Easy as Py – Class helps women learn codeAlianor Chapman, A member of PyLadies Atlanta working on an assignment during a recent class. Photo by Emily Chapman
By Emily Chapman, contributor
Laura Cassell, one of the cofounders of PyLadies Atlanta, started the group a year ago to find more people like herself. PyLadies brings together women who are interested in learning more about the programming language Python.
“I wanted to meet more ladies who write code, because I was always the only one,” Cassell said.
She said that in her conversations with other women in technology, she heard the same thing over and over. Programming is a field dominated by men. Cassell said women were “scared of being yelled at, of being insulted or demeaned.” PyLadies is a safe space where women can ask questions and build on their knowledge.
Cassell said learning programming is like being led into a dark room where your teacher has been many times before. The teacher, she said, knows the room, and knows that “there’s a table to [the] left and a vase and a candy dish on the table.” The teacher tells the student about the table to the left, but not “the vase and the candy dish on the table, because those have always been there.”
When a beginning programmer is told to grab a piece of candy off the table without knowing that there’s a candy dish, Cassell said, they’re stuck going, “Get a piece of candy? But how do I get a piece of candy? The table on the left? But how do I get the candy!” And then: “Crying.”
At a recent meeting, one attendee said she is learning Python online through the Kahn Academy as a supplement to her economics degree. She recalled the candy dish metaphor when describing her own experiences learning Python. Online courses, she said, are “helpful, but there are parts–the candy dish–when it gets frustrating.” Sometimes, a beginner just needs to “go on YouTube and see if maybe someone can explain it like Mister Rogers would explain it.”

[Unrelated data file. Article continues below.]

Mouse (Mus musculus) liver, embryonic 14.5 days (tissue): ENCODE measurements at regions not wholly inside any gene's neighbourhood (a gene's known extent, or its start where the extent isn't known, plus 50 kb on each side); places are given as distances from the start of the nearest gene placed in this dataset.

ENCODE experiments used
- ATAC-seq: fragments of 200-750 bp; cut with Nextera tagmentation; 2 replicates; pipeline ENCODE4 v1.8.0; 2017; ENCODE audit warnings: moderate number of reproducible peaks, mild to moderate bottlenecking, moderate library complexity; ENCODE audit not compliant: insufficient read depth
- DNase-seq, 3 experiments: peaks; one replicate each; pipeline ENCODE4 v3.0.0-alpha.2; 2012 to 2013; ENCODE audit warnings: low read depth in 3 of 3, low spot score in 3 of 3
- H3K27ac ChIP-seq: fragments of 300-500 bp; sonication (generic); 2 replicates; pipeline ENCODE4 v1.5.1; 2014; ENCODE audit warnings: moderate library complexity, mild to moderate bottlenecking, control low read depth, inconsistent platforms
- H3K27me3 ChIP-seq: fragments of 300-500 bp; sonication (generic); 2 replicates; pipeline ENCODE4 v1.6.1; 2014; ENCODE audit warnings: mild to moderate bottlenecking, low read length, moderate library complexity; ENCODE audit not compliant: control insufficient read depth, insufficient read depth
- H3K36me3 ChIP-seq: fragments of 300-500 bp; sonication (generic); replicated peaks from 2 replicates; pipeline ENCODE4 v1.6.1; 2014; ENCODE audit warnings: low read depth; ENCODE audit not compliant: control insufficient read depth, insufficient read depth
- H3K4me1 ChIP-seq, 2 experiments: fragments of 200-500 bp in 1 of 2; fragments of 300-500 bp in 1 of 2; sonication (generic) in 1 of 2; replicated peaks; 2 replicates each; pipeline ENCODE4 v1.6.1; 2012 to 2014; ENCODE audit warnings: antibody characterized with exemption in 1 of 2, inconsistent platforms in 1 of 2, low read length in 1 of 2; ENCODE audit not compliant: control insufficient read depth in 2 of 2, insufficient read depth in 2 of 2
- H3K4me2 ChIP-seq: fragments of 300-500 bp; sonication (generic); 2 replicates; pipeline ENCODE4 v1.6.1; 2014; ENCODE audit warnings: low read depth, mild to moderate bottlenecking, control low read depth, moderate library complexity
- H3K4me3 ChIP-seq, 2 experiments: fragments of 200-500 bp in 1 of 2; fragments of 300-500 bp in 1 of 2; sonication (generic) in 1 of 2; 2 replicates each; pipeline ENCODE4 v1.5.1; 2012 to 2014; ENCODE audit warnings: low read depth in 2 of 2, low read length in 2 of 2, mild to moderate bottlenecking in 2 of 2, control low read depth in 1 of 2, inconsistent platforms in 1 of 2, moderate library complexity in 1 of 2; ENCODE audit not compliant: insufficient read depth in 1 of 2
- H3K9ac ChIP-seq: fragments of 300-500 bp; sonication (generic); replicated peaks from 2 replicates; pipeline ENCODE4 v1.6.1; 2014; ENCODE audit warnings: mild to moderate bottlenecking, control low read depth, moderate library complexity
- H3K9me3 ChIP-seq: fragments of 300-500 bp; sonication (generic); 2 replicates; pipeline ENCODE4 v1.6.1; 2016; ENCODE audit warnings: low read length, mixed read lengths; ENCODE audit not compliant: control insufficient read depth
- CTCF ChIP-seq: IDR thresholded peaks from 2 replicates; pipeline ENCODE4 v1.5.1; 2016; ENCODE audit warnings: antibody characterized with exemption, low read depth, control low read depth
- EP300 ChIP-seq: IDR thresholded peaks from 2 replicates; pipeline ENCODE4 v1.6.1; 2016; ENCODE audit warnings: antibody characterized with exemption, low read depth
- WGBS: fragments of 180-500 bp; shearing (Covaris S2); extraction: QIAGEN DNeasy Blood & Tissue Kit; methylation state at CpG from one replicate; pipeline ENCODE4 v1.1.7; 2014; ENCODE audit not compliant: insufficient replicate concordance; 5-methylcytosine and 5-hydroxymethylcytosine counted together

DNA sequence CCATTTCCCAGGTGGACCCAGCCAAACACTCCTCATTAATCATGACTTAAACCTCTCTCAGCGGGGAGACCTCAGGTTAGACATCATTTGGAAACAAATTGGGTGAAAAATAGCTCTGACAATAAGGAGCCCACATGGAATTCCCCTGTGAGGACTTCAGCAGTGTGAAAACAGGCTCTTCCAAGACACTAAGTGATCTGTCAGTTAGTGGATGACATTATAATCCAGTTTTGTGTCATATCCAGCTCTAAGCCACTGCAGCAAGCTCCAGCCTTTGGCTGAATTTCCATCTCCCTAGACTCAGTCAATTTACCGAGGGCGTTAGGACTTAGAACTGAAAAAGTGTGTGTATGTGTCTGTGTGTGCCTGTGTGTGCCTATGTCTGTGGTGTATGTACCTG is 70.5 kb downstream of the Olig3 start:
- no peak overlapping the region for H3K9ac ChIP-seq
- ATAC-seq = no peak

PyLadies Atlanta positions itself as an offline Mister Rogers Neighborhood for women learning Python.
When the introductions at the meeting were over, the group began to tackle that evening’s assignment: building a program to cheat at Scrabble. Alianor Chapman, another co-organizer for the group, guided the assembled PyLadies through the project. During her introduction, she shared the practical applications of the program: a coworker of hers is currently using the program to win against his mother—a former English teacher—in Words With Friends.
It’s an easy-going group. During the assignment, Cassell pointed out that a candy dish had escaped notice: a missing pair of empty parentheses in an early line of code was causing the error. The missing parentheses were replaced, and there was applause as the piece of code—now functional—printed out the entire official Scrabble dictionary.
The meeting illustrated just how painstaking writing code can be. After two hours of working through the Scrabble project, the group had only made its way through two steps of the tutorial. Rather than leaving frustrated or discouraged, however, the attendees were energized. They promised to connect online and continue their lessons. There’s no crying in PyLadies.
PyLadies Atlanta meets on the third Wednesday of every month. Those interested in joining for a meeting can RSVP and reach out to organizers on the group’s Meetup page. Their next general meeting will be at 7pm on March 19th, with the location available to those who RSVP. PyAtl, the general meetup for Atlanta Python enthusiasts, will have its next meetup on March 13th at 7:30pm at Manuel’s Tavern.
Editor’s note: The author of this article shares a last name with a person quoted in it, but they are not related.